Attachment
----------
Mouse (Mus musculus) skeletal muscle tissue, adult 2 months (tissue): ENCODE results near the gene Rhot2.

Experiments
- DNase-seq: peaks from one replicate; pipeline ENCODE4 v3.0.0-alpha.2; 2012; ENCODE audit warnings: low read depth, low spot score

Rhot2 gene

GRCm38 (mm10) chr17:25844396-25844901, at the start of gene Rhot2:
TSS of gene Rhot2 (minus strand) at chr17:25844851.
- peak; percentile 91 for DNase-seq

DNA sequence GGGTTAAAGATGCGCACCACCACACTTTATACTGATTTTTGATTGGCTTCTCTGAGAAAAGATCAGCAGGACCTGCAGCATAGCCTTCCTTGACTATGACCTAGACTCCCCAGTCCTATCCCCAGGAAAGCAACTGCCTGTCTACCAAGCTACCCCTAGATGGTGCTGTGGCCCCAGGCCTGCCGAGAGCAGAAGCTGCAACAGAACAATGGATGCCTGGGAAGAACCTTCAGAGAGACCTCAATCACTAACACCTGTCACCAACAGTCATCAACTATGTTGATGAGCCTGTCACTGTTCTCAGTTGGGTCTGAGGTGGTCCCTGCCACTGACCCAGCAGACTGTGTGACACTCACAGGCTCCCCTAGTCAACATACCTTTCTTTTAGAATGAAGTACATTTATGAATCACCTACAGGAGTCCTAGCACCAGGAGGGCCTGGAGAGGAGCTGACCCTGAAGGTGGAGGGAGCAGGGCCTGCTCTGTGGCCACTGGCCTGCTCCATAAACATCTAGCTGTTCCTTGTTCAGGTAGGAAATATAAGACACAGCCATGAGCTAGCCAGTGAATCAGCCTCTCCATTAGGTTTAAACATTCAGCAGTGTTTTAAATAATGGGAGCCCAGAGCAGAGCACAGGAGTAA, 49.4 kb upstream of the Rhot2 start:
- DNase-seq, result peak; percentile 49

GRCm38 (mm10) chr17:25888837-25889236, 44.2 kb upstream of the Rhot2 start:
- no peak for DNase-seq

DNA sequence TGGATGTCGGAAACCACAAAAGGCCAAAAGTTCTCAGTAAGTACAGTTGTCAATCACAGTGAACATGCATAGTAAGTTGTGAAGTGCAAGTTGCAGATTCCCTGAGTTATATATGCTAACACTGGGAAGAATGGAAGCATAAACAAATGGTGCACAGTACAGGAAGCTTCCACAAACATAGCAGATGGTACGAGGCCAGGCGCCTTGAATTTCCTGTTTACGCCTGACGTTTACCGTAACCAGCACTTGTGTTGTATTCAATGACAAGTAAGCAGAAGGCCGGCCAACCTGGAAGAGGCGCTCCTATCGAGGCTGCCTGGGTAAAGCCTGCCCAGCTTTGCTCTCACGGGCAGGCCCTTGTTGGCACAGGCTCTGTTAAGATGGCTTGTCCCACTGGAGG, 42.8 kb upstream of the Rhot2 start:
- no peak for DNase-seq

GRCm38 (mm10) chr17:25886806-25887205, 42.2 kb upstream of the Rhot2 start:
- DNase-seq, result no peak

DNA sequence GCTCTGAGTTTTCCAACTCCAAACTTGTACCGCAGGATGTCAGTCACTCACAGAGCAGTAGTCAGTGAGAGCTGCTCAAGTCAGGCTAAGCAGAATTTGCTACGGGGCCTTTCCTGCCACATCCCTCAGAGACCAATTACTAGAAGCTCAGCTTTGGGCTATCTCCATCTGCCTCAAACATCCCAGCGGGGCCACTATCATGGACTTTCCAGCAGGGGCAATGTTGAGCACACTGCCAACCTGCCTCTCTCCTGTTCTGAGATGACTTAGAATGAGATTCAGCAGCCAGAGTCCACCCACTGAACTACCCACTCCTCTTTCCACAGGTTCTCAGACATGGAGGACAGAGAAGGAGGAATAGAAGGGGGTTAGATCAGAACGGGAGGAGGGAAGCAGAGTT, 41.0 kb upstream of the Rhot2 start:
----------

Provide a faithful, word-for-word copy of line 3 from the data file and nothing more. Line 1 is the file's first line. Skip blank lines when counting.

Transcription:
- DNase-seq: peaks from one replicate; pipeline ENCODE4 v3.0.0-alpha.2; 2012; ENCODE audit warnings: low read depth, low spot score